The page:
To be human is to be in trouble. Job's anguish is our epigraph: 'Man is born to trouble as the sparks fly upwards.' Suffering is a characteristic of the personal. Animals can be hurt, but they do not suffer. The earth can be ravaged, still it cannot suffer. Man and woman, alone in the creation, suffer. For suffering is pain plus: physical or emotional pain plus the awareness that our own worth as people is threatened, that our own value as creatures made in the dignity of God is called into question, that our own destiny as eternal souls is jeopardized. Are we to be, finally, nothing? Are we to be discarded? Are we to be rejects in the universe and thrown onto the rubbish dump of humanity because our bodies degenerate or our emotions malfunction or our minds become confused or our families find fault with us or society avoids us? Any one of these things or, as is more likely, a combination of them, can put us in what Psalm 130 calls the depths.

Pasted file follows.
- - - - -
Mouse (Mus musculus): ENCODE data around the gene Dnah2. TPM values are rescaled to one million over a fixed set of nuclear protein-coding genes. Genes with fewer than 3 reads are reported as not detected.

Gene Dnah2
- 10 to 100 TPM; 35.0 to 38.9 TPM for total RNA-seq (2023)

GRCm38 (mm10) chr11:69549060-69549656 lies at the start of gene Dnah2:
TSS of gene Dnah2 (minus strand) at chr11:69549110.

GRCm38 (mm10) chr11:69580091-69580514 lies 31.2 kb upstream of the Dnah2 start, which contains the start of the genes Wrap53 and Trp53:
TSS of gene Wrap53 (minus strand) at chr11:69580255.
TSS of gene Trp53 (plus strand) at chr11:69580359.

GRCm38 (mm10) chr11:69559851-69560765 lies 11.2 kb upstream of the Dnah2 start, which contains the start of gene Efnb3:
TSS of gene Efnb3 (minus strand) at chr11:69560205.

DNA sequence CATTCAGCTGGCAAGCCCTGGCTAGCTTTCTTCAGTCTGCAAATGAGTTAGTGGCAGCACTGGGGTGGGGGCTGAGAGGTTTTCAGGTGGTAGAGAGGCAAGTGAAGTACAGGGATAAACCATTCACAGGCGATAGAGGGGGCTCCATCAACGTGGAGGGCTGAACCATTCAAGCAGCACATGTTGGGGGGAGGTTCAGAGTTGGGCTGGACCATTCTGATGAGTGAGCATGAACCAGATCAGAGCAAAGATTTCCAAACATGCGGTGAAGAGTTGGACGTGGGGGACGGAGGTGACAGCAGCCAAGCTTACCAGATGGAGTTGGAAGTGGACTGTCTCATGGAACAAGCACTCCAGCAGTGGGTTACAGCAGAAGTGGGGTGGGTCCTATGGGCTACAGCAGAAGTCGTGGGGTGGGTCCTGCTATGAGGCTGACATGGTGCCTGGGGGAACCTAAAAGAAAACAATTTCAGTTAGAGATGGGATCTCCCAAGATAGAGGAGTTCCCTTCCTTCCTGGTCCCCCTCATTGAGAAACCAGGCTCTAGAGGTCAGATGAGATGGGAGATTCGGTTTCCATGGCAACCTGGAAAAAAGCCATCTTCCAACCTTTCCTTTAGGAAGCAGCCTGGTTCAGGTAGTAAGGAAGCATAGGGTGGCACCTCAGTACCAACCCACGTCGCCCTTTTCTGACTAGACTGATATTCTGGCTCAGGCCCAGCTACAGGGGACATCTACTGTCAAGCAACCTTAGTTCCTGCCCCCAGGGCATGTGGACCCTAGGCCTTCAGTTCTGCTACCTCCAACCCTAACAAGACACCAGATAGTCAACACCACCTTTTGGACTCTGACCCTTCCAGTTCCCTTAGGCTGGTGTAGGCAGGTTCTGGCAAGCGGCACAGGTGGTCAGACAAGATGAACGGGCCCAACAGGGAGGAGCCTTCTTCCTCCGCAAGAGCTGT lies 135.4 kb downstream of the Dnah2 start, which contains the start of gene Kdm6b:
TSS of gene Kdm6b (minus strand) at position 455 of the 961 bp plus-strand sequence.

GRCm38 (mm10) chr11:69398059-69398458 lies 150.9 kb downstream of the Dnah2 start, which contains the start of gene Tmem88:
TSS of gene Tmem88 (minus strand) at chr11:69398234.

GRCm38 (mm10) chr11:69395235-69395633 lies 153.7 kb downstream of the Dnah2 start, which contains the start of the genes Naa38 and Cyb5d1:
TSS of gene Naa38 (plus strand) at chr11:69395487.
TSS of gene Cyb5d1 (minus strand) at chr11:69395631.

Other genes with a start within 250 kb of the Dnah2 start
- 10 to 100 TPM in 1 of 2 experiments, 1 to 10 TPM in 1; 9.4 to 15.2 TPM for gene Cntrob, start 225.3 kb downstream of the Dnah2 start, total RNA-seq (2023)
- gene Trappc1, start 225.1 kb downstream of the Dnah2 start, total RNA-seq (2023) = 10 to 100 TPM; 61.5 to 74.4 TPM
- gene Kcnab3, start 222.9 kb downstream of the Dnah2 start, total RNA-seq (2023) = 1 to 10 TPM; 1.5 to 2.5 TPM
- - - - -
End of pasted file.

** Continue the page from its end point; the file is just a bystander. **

A Christian is a person who decides to face and live through suffering. If we do not make that decision, we are endangered on every side. A man or woman of faith who fails to acknowledge and deal with suffering becomes, at last, either a cynic or a melancholic or a suicide. Psalm 130 grapples mightily with suffering sings its way through it, and provides usable experience for those who are committed to travelling the way of faith to God through Jesus Christ.
- p. 119-120 Life At Its Best by Eugene Peterson (italics original)
This deeply touched my heart. In fact, this whole chapter was very meaningful and helpful to me. The fear (the plus part of suffering) is mine, and that cynic, melancholic, and even suicidal person is me!
I'll post up another quote from this same chapter. When I do, this time, it'll be about hope.